My research focuses on several key topics within metrical stress theory, one of the major subfields of theoretical phonology. Metrical stress theory addresses the phenomenon of stress and accent patterns in natural language, adopting the perspective that such patterns are the manifestations of rhythmic organization. Like many who work in the field, my research is typological. The goal is to discover the principles that organize the stress and accent patterns of natural language, based on conclusions drawn from the empirical study of a wide range of languages. Even when considering the simplest types, there are unexpected gaps in the stress patterns that arise among the world's languages. It is just as important to account for the gaps as it is to account for the patterns that are actually attested.

Given the typological orientation of my research, each of my individual projects has necessarily touched on a range of issues central to metrical stress theory. Most focus, however, on one of the following.

Metrical and Prosodic Structure: Beginning with my earliest work, one the main features of my research is that it challenges standard assumptions about the possible relationships of prosodic categories to one another and to the metrical grid. In particular I have argued that feet must be allowed to overlap (share a syllable) and that the strong positions in feet do not automatically correspond to strong positions on the metrical grid (are not automatically stressed). Adopted these assumptions helps to predict a more accurate typology of quantity-insensitive binary stress patterns and it helps to avoid pathological predictions like the Odd-Parity Input Problem.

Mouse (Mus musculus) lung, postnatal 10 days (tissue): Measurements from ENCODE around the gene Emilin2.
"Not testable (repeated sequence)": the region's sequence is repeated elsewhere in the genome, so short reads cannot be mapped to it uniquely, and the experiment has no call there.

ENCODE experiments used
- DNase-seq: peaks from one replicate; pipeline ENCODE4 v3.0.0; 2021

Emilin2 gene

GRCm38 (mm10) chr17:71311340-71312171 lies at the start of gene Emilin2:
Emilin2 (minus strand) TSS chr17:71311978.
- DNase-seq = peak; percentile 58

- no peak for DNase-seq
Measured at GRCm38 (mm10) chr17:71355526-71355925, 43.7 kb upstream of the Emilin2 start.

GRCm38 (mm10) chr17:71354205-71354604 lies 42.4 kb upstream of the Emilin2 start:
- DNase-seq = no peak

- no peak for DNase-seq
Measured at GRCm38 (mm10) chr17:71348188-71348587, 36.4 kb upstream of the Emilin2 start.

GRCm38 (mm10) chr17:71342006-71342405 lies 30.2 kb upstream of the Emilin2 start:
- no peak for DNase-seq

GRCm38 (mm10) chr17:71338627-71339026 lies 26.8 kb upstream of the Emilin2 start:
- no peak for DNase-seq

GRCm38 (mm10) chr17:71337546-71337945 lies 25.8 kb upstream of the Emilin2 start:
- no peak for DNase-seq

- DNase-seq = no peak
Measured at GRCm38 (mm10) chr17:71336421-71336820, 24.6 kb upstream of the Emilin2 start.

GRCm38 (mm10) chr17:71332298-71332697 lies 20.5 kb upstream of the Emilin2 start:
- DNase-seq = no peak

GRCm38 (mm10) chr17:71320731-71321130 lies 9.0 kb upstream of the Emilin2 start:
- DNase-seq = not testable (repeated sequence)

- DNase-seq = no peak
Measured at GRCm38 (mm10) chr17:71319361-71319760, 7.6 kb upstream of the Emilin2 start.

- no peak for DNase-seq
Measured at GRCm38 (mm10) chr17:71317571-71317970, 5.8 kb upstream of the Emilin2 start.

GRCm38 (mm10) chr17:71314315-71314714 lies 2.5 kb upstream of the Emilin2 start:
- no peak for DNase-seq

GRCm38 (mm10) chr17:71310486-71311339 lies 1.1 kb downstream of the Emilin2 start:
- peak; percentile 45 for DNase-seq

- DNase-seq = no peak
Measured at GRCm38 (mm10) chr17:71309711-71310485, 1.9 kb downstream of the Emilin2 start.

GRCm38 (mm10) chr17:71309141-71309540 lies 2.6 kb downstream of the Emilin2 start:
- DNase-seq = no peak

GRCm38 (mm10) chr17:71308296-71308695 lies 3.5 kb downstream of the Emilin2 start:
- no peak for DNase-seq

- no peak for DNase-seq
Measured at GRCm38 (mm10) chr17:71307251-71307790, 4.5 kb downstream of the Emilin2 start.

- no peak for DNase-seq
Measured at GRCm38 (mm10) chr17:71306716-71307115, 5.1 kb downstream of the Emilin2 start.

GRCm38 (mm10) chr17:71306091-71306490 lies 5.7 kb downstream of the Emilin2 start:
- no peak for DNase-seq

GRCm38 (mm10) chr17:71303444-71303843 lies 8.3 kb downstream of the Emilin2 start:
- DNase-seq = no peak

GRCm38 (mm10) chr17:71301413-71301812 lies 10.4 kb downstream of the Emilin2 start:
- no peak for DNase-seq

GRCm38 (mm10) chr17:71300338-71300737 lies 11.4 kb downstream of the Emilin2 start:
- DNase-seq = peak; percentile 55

Edge Asymmetries: Much of my work has addressed asymmetries in preferences about the presence or absence of stress at the edges of prosodic domains. Smaller prosodic domains like the syllable and the foot, as well as larger prosodic domains like the prosodic word, prefer that their initial elements be stressed and that their final elements be stressless. These preference help to account for a wide range of phenomena, including word-final stress avoidance, quantity-sensitivity, and rhythmic lengthening.

Directional Orientation: Stress patterns have directional orientations in that they seem to be constructed from one edge of a word working towards the opposite edge. Alignment constraints create directionality effects by requiring particular edges of prosodic categories to coincide. In recent work, I proposed a new formulation for Alignment constraints that preserves their ability to produce directionality effects while avoiding problematic predictions like the Midpoint Pathology. The new formulation also helps to provide a general approach to trisyllabic accent windows like those found in ancient Greek and Latin and many other languages, including, for the most part English.